directing new movements.
Seeing a portion of his line, in front of an important position, struggling unsuccessfully and about to give way, he ordered up an Ohio regiment, which was passing not far distant, and him-self led them to support the wavering troops.
Recognizing, their general, these men charged with great enthusiasm, while he shared their exposure, and encouraged them with his presence.
The wavering troops also recognized him, and closing up their ranks, they joined, with loud cheers, in the charge, which drove the enemy from their position, and achieved the final success of the contest.
Jealousy and ignorance would again have deprived Grant
of the honor of victory.
He was supposed to have been hopelessly defeated the first day, and the success of the second day was supposed to be due to Buell
and his army.
But neither was true, as all official records, of both the Union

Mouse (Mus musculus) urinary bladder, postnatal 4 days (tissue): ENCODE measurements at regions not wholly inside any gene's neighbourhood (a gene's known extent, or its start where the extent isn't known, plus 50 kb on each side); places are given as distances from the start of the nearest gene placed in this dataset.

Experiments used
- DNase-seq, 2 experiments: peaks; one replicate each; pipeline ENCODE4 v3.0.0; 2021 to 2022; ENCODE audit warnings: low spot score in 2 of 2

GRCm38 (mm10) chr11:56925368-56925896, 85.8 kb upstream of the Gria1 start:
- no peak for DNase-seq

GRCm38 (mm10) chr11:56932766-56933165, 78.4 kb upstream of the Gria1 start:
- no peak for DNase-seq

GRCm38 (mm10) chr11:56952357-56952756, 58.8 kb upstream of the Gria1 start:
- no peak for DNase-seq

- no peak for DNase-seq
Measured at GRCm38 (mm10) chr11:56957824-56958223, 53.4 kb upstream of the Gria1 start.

and rebel forces, and the testimony of unprejudiced soldiers, show.
Moreover, had the army of General Buell
been as ready to endure and persist as were General Grant
's own troops, the victory would have been more complete.
's officers considered their men too much exhausted to pursue the routed foe; and the real victory, which Grant
desired to achieve, was thus lost.
But what was accomplished is due to the ability and persistency of Grant
, seeing his subordinates winning the laurels of the war, grew somewhat restive; and having formed a grand strategical plan — of the campaign, desired naturally to assume command of his forces in the field.
He did so, and superseded Grant